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Marrow (Nariman Point, Bombay)

by Urvashi Bahuguna

At the jetty   facing salt   loosely wrap

a dupatta   forget we can be   watched.

We don’t speak the same
language at home, can I teach you
the word for peanuts staining newspaper
cones? Repeat after me: the moong-fa-li,
the moong-fa-li word.

We rinse our hands before we
eat. What you hear in the lanes
is a lie wrapped in a betel leaf
for idle conversation. The two-line
poems my father learns by heart are
ones he wished he had written himself.
Can I teach you the word for blending?

Do you think I am joking? Yes, this is the age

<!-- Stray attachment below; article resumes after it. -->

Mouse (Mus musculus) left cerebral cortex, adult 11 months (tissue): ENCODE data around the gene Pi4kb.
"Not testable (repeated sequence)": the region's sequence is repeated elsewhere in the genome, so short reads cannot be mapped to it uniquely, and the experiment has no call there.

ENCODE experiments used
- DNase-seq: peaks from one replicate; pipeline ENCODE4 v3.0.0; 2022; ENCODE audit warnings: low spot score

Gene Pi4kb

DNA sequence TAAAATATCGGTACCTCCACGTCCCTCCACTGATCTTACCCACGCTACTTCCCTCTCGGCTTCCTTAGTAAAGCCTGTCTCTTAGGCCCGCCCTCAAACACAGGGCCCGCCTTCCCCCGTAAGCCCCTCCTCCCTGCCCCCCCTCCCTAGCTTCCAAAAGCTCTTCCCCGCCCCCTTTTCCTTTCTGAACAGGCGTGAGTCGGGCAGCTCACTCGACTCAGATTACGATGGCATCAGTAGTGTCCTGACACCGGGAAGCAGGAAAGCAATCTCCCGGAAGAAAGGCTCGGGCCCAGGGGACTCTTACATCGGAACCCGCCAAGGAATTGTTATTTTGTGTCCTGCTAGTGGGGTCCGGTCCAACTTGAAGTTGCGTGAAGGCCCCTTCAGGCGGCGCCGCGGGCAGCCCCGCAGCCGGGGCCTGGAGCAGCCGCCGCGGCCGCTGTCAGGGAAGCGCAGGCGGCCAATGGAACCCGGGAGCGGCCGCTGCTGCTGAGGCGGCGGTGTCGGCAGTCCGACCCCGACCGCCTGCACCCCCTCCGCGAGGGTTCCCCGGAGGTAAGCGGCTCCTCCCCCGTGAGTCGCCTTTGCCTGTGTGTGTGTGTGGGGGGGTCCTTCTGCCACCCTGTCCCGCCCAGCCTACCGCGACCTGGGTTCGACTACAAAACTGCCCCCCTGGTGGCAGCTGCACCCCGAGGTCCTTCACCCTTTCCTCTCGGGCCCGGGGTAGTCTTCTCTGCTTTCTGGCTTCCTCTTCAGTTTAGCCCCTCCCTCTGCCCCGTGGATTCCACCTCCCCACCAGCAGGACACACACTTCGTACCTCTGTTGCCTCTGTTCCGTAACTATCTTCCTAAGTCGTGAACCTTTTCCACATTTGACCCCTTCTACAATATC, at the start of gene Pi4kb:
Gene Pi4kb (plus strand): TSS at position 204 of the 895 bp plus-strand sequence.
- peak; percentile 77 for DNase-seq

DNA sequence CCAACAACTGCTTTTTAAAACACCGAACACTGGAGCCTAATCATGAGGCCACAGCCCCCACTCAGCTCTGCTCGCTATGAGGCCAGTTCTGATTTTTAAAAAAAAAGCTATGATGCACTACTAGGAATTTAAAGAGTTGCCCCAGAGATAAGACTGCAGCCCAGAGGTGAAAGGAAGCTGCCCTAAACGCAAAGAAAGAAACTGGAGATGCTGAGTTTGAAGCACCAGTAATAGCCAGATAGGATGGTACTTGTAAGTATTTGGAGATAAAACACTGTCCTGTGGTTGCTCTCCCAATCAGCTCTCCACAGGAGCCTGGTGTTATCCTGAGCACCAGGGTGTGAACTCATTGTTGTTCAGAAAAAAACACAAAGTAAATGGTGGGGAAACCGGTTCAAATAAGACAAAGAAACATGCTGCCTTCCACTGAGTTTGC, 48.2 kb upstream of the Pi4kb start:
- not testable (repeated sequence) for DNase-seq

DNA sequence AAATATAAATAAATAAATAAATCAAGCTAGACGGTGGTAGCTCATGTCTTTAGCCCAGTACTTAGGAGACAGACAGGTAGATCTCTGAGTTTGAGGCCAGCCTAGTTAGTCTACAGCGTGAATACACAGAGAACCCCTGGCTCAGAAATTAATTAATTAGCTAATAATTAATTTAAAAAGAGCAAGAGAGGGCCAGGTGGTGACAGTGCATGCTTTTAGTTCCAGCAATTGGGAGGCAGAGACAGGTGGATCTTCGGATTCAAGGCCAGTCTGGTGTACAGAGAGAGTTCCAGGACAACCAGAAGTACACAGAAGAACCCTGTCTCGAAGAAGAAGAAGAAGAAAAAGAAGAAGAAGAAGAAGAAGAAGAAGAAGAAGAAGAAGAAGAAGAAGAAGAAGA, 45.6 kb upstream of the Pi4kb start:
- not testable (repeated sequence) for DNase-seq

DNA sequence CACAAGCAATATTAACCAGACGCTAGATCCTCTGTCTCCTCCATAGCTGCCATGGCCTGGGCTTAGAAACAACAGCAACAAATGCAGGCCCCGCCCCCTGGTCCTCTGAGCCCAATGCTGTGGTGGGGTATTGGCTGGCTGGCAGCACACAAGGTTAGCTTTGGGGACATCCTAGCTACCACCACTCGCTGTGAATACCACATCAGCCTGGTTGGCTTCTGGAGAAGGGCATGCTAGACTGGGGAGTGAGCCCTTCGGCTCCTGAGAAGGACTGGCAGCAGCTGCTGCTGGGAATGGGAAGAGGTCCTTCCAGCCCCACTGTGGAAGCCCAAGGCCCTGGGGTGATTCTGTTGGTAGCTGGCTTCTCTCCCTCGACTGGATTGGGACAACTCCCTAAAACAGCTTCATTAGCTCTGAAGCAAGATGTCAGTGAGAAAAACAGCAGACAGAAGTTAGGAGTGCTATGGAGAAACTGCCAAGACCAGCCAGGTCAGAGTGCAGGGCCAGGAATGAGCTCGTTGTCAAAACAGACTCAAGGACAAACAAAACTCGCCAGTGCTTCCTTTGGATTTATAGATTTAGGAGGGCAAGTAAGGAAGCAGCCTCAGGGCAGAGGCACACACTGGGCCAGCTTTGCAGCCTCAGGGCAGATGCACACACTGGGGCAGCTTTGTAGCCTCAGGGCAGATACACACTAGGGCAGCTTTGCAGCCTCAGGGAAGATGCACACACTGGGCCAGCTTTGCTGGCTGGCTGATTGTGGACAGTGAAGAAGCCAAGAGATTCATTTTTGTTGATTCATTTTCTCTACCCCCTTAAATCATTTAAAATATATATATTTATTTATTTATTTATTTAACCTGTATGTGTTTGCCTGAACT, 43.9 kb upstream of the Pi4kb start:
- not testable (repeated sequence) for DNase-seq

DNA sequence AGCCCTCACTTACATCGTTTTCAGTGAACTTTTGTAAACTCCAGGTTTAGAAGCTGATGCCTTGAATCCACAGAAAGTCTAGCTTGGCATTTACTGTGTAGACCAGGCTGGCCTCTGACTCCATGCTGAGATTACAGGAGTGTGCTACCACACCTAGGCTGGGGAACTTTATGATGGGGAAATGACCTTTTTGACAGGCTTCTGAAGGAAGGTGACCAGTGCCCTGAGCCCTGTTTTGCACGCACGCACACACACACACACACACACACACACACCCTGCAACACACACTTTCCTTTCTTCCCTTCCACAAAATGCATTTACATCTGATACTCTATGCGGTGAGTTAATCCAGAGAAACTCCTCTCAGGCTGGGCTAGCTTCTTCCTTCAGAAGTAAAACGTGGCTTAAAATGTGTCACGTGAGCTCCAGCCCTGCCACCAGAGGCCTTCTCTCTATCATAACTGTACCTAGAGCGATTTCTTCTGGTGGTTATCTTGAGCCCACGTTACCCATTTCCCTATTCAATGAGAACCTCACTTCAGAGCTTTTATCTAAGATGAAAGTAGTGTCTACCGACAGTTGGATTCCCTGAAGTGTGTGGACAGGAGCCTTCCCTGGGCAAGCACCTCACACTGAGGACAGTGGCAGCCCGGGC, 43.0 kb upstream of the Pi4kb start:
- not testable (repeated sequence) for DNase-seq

when people in my family get married.

Do they know you draw the marrow 
out of chicken bones? Or that work
lets out at 5:30? Repeat after me:
There is no word for disappearing
on a train leading out of this city.

Urvashi-Bahuguna_author-photoUrvashi Bahuguna’s poems have been published or are forthcoming in Muse India, Kitaab, Flycatcher, Cadaverine, The Four Quarters Magazine and elsewhere. She currently lives in India.